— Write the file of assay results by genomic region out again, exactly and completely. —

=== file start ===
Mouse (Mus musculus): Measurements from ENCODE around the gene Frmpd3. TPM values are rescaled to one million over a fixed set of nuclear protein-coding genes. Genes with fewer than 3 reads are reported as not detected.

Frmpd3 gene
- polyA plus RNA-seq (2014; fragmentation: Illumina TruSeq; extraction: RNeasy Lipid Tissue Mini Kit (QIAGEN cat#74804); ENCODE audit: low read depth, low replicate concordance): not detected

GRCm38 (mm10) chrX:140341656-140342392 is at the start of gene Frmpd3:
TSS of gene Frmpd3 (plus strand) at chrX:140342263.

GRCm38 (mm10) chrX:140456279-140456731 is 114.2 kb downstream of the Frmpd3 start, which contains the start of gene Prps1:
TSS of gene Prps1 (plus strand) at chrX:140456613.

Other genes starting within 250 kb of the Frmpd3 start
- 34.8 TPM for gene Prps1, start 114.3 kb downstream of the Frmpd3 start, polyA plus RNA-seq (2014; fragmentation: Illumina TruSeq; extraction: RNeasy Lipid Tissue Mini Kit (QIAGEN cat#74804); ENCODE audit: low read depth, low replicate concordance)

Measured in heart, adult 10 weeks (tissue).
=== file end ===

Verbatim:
Mouse (Mus musculus): Measurements from ENCODE around the gene Frmpd3. TPM values are rescaled to one million over a fixed set of nuclear protein-coding genes. Genes with fewer than 3 reads are reported as not detected.

Frmpd3 gene
- polyA plus RNA-seq (2014; fragmentation: Illumina TruSeq; extraction: RNeasy Lipid Tissue Mini Kit (QIAGEN cat#74804); ENCODE audit: low read depth, low replicate concordance): not detected

GRCm38 (mm10) chrX:140341656-140342392 is at the start of gene Frmpd3:
TSS of gene Frmpd3 (plus strand) at chrX:140342263.

GRCm38 (mm10) chrX:140456279-140456731 is 114.2 kb downstream of the Frmpd3 start, which contains the start of gene Prps1:
TSS of gene Prps1 (plus strand) at chrX:140456613.

Other genes starting within 250 kb of the Frmpd3 start
- 34.8 TPM for gene Prps1, start 114.3 kb downstream of the Frmpd3 start, polyA plus RNA-seq (2014; fragmentation: Illumina TruSeq; extraction: RNeasy Lipid Tissue Mini Kit (QIAGEN cat#74804); ENCODE audit: low read depth, low replicate concordance)

Measured in heart, adult 10 weeks (tissue).